Free Time

Dear Terrence,

Today is a teacher workday, which means we teachers are at school while you kids are free. I wonder what that freedom brings you.

I know you have more “freedom” than the average student because of all the out-of-school suspensions you’ve served. I’ve often wondered about the wisdom of that. I’ll bet in some ways, at least during some of the more tiring stretches of the school year, OSS seems more like a gift than a punishment. After all, there’s no one to make you do this or that. You get to choose who you spend your time with. You can pass that time however you please.

Or can you? Perhaps your mother makes you clean house while you’re serving OSS. Maybe she has a long list of tasks that she expects completed fully and well when she returns from work. Possibly, but somehow I doubt it. She might be struggling just to get enough money to keep a roof over your head and food on your table — she might not sweat the small stuff. Whatever it is you do during those OSS days, I’m fairly certain you prefer it to what you do at school.

And all of this makes me wonder about the wisdom of OSS. I’ve already mentioned to you that I think you would benefit from some direct instruction in how to learn, in how to be successful in school and life. Couldn’t we replace OSS (and ISS, for that matter) with something like that? It would be tricky, because we would have to find a teacher with a certain patience and dedication to young people because, let’s face it, you and your friends can be a real handful in the classroom. It seems possible and even desirable, but I somehow doubt it will ever happen. The American school system likes to think of itself as being cutting edge and progressive, but it’s still relatively set in its old ways in many regards, and how to help students like you is a perfect example.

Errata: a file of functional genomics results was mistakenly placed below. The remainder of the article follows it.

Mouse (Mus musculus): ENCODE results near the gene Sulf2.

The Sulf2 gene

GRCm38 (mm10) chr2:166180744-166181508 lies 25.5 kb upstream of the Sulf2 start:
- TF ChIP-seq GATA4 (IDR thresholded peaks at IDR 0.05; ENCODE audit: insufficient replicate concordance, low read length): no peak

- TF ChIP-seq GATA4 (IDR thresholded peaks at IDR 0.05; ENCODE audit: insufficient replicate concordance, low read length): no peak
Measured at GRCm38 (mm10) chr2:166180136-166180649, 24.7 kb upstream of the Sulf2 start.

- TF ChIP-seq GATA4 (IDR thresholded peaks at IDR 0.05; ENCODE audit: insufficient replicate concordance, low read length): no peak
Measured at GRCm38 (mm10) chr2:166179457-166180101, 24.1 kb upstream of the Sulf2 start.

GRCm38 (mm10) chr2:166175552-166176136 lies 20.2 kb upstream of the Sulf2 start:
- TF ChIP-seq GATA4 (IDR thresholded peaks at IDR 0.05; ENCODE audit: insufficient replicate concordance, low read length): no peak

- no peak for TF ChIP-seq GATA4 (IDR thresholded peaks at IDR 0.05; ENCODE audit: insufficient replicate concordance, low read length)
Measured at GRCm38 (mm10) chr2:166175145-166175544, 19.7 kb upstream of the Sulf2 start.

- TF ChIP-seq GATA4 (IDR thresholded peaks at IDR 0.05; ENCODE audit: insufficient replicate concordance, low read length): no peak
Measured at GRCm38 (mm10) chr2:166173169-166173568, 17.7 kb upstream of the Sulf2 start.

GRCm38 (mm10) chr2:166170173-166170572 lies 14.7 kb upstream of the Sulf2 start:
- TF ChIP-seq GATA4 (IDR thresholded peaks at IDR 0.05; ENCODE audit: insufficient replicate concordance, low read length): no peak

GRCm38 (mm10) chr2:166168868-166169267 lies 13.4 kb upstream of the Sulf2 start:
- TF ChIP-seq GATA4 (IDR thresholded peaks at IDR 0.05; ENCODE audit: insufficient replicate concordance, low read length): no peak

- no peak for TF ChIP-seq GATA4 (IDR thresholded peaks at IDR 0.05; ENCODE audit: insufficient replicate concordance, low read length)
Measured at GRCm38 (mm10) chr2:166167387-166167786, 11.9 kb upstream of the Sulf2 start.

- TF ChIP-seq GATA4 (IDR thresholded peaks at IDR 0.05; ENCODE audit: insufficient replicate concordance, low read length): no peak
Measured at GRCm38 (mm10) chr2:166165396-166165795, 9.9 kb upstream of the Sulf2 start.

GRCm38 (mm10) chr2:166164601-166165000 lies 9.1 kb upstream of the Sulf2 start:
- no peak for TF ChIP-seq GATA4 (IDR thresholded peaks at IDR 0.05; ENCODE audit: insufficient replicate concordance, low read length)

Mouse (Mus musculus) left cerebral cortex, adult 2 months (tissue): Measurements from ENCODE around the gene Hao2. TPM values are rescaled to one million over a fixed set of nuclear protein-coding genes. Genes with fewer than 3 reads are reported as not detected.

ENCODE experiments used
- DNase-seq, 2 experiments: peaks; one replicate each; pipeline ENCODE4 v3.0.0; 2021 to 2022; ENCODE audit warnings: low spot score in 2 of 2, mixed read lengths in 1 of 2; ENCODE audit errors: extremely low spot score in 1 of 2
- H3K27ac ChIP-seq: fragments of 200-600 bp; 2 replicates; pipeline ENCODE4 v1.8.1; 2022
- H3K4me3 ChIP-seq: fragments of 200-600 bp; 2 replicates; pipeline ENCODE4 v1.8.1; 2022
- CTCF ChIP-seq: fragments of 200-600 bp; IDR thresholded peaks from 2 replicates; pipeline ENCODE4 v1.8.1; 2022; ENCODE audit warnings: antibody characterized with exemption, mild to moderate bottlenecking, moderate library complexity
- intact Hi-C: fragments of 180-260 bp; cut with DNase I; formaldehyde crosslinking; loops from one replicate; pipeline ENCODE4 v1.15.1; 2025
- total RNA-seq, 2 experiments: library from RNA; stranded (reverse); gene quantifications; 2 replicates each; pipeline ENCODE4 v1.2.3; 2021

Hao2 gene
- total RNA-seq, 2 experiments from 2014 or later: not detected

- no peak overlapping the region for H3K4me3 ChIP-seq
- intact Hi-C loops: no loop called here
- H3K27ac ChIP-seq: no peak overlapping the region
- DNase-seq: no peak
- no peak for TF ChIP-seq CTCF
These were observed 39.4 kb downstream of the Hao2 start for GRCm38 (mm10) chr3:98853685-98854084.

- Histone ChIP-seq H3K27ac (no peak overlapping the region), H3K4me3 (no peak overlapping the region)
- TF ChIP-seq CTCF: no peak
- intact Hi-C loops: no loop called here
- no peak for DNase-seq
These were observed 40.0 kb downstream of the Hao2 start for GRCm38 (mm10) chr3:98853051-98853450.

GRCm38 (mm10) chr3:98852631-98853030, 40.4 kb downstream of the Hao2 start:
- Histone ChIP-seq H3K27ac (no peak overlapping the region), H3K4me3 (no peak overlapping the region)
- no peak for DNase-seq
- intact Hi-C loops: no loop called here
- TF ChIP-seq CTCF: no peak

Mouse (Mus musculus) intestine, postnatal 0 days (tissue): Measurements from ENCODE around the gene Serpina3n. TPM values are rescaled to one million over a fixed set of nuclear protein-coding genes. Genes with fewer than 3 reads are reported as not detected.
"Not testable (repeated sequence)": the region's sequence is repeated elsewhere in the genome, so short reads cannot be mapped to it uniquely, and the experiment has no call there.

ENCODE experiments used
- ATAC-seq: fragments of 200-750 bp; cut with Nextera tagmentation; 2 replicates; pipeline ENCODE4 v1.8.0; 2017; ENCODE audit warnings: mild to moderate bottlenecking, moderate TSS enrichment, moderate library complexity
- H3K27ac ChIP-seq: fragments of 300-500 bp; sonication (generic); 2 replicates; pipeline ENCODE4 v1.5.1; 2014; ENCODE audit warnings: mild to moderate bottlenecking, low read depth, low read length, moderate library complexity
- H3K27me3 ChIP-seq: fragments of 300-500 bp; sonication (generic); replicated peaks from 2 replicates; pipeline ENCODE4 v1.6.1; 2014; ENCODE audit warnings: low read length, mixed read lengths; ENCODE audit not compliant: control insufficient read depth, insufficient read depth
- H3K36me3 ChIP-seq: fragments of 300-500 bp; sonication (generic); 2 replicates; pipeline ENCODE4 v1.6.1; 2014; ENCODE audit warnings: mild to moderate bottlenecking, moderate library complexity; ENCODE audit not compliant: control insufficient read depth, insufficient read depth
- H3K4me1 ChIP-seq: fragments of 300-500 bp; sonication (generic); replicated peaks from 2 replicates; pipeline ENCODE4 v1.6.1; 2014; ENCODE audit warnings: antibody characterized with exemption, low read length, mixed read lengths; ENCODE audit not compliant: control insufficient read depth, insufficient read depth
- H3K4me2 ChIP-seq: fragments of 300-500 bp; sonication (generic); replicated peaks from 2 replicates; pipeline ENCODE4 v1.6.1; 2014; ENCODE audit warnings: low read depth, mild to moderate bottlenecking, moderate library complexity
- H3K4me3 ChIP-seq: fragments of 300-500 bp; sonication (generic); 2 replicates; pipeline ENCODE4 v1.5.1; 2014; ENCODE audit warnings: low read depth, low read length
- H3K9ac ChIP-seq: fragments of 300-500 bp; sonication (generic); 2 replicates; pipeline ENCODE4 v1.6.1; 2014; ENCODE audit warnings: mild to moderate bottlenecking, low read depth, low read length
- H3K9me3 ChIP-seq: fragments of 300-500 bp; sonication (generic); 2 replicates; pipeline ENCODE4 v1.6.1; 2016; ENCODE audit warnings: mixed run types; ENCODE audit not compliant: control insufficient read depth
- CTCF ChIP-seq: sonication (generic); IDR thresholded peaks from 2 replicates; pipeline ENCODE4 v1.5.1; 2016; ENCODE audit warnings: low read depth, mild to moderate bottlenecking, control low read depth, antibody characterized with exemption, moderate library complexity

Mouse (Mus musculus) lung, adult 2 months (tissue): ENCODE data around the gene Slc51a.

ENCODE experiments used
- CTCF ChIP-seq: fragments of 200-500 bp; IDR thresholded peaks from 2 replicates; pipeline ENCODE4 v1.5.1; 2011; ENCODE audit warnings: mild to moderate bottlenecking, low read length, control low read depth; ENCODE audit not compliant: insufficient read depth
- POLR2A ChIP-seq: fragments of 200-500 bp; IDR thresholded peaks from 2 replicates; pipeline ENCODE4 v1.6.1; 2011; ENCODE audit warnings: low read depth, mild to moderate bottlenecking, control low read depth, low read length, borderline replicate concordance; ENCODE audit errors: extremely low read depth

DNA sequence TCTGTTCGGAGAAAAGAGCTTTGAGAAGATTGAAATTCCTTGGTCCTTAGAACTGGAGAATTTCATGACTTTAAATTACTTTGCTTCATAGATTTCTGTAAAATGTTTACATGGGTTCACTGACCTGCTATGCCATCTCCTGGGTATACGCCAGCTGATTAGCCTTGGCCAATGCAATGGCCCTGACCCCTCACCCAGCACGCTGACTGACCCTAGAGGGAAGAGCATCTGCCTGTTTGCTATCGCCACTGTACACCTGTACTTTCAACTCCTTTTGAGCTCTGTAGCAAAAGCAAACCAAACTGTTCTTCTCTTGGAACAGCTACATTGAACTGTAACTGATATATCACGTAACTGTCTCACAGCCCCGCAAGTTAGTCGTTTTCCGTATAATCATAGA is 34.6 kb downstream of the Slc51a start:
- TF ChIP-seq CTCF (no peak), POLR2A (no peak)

So I don’t really know what you might be doing today during your day off. Whatever it is, I hope it’s not what I’ve heard in rumor among teachers: I hope you’re not spending all your time trying to impress the members of some gang — for all I know, your gang, for I hear, as the colloquial expression goes, that you “bang.” I have some thoughts I’d like to share with you on that as well, but for now, I’ll let you get back to whatever it is you’re doing on your day off.

With hope,
Your  Friend in Room 302


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